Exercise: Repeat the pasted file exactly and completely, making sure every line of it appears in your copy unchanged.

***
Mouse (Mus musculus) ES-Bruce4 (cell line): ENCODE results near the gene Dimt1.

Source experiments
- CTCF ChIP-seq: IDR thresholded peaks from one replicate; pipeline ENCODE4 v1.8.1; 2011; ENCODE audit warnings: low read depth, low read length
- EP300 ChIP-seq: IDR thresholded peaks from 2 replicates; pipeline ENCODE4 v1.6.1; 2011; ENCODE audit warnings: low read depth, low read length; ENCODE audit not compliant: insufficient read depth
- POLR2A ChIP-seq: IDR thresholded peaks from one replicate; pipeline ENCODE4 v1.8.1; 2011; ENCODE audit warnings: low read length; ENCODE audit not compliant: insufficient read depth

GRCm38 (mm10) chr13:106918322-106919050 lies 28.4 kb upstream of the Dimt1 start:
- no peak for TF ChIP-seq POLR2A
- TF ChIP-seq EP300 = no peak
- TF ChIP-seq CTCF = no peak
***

Mouse (Mus musculus) ES-Bruce4 (cell line): ENCODE results near the gene Dimt1.

Source experiments
- CTCF ChIP-seq: IDR thresholded peaks from one replicate; pipeline ENCODE4 v1.8.1; 2011; ENCODE audit warnings: low read depth, low read length
- EP300 ChIP-seq: IDR thresholded peaks from 2 replicates; pipeline ENCODE4 v1.6.1; 2011; ENCODE audit warnings: low read depth, low read length; ENCODE audit not compliant: insufficient read depth
- POLR2A ChIP-seq: IDR thresholded peaks from one replicate; pipeline ENCODE4 v1.8.1; 2011; ENCODE audit warnings: low read length; ENCODE audit not compliant: insufficient read depth

GRCm38 (mm10) chr13:106918322-106919050 lies 28.4 kb upstream of the Dimt1 start:
- no peak for TF ChIP-seq POLR2A
- TF ChIP-seq EP300 = no peak
- TF ChIP-seq CTCF = no peak